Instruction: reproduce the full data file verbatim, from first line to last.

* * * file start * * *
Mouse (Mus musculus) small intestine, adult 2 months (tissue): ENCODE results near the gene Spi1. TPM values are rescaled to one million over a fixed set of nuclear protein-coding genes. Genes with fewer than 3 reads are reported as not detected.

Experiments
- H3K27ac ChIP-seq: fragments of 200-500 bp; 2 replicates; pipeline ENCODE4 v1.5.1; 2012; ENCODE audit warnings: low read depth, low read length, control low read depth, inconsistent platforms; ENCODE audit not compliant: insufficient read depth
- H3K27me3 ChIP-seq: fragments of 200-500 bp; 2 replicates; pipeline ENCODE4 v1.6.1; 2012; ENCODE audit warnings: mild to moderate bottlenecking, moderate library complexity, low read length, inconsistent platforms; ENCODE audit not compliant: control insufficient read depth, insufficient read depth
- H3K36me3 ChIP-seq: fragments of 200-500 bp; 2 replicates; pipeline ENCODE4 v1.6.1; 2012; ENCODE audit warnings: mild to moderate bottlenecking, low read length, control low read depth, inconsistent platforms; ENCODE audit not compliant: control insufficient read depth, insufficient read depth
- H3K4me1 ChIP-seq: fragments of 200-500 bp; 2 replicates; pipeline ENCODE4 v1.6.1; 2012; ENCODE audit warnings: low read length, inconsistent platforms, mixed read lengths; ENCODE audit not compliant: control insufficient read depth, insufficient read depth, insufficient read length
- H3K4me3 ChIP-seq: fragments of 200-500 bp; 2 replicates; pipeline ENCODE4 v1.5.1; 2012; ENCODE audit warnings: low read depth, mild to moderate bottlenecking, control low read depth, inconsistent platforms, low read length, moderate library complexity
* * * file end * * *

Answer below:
Mouse (Mus musculus) small intestine, adult 2 months (tissue): ENCODE results near the gene Spi1. TPM values are rescaled to one million over a fixed set of nuclear protein-coding genes. Genes with fewer than 3 reads are reported as not detected.

Experiments
- H3K27ac ChIP-seq: fragments of 200-500 bp; 2 replicates; pipeline ENCODE4 v1.5.1; 2012; ENCODE audit warnings: low read depth, low read length, control low read depth, inconsistent platforms; ENCODE audit not compliant: insufficient read depth
- H3K27me3 ChIP-seq: fragments of 200-500 bp; 2 replicates; pipeline ENCODE4 v1.6.1; 2012; ENCODE audit warnings: mild to moderate bottlenecking, moderate library complexity, low read length, inconsistent platforms; ENCODE audit not compliant: control insufficient read depth, insufficient read depth
- H3K36me3 ChIP-seq: fragments of 200-500 bp; 2 replicates; pipeline ENCODE4 v1.6.1; 2012; ENCODE audit warnings: mild to moderate bottlenecking, low read length, control low read depth, inconsistent platforms; ENCODE audit not compliant: control insufficient read depth, insufficient read depth
- H3K4me1 ChIP-seq: fragments of 200-500 bp; 2 replicates; pipeline ENCODE4 v1.6.1; 2012; ENCODE audit warnings: low read length, inconsistent platforms, mixed read lengths; ENCODE audit not compliant: control insufficient read depth, insufficient read depth, insufficient read length
- H3K4me3 ChIP-seq: fragments of 200-500 bp; 2 replicates; pipeline ENCODE4 v1.5.1; 2012; ENCODE audit warnings: low read depth, mild to moderate bottlenecking, control low read depth, inconsistent platforms, low read length, moderate library complexity